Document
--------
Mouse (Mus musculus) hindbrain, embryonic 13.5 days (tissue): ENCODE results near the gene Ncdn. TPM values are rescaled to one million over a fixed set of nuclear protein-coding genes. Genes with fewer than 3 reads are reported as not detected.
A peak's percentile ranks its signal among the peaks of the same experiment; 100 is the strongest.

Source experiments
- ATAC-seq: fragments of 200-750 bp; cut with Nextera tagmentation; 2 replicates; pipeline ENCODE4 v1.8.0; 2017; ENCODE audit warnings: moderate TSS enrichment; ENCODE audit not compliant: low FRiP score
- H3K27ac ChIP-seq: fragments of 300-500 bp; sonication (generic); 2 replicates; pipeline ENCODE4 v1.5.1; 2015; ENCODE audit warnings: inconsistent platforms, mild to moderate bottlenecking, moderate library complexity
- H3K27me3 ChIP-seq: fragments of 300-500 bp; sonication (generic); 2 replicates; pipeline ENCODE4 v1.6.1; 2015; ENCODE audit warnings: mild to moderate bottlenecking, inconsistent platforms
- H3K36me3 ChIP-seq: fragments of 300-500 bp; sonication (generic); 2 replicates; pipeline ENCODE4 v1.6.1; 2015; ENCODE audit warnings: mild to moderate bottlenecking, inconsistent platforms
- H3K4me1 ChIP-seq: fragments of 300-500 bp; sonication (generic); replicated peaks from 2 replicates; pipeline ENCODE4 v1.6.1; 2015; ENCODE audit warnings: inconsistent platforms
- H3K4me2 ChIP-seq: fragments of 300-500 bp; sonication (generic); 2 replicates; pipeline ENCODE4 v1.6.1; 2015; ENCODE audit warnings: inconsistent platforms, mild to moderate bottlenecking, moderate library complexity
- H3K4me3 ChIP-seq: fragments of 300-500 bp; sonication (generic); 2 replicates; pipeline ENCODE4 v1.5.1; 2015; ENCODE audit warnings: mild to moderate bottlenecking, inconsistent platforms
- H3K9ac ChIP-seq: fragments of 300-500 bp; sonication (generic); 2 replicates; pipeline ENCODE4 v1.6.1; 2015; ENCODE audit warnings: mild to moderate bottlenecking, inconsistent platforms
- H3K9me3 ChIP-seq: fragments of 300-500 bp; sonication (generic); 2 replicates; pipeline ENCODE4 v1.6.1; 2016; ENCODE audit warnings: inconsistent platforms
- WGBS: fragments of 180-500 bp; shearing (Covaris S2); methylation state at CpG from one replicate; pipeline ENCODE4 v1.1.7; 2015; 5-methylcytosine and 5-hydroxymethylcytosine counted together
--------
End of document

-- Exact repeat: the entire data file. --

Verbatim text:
Mouse (Mus musculus) hindbrain, embryonic 13.5 days (tissue): ENCODE results near the gene Ncdn. TPM values are rescaled to one million over a fixed set of nuclear protein-coding genes. Genes with fewer than 3 reads are reported as not detected.
A peak's percentile ranks its signal among the peaks of the same experiment; 100 is the strongest.

Source experiments
- ATAC-seq: fragments of 200-750 bp; cut with Nextera tagmentation; 2 replicates; pipeline ENCODE4 v1.8.0; 2017; ENCODE audit warnings: moderate TSS enrichment; ENCODE audit not compliant: low FRiP score
- H3K27ac ChIP-seq: fragments of 300-500 bp; sonication (generic); 2 replicates; pipeline ENCODE4 v1.5.1; 2015; ENCODE audit warnings: inconsistent platforms, mild to moderate bottlenecking, moderate library complexity
- H3K27me3 ChIP-seq: fragments of 300-500 bp; sonication (generic); 2 replicates; pipeline ENCODE4 v1.6.1; 2015; ENCODE audit warnings: mild to moderate bottlenecking, inconsistent platforms
- H3K36me3 ChIP-seq: fragments of 300-500 bp; sonication (generic); 2 replicates; pipeline ENCODE4 v1.6.1; 2015; ENCODE audit warnings: mild to moderate bottlenecking, inconsistent platforms
- H3K4me1 ChIP-seq: fragments of 300-500 bp; sonication (generic); replicated peaks from 2 replicates; pipeline ENCODE4 v1.6.1; 2015; ENCODE audit warnings: inconsistent platforms
- H3K4me2 ChIP-seq: fragments of 300-500 bp; sonication (generic); 2 replicates; pipeline ENCODE4 v1.6.1; 2015; ENCODE audit warnings: inconsistent platforms, mild to moderate bottlenecking, moderate library complexity
- H3K4me3 ChIP-seq: fragments of 300-500 bp; sonication (generic); 2 replicates; pipeline ENCODE4 v1.5.1; 2015; ENCODE audit warnings: mild to moderate bottlenecking, inconsistent platforms
- H3K9ac ChIP-seq: fragments of 300-500 bp; sonication (generic); 2 replicates; pipeline ENCODE4 v1.6.1; 2015; ENCODE audit warnings: mild to moderate bottlenecking, inconsistent platforms
- H3K9me3 ChIP-seq: fragments of 300-500 bp; sonication (generic); 2 replicates; pipeline ENCODE4 v1.6.1; 2016; ENCODE audit warnings: inconsistent platforms
- WGBS: fragments of 180-500 bp; shearing (Covaris S2); methylation state at CpG from one replicate; pipeline ENCODE4 v1.1.7; 2015; 5-methylcytosine and 5-hydroxymethylcytosine counted together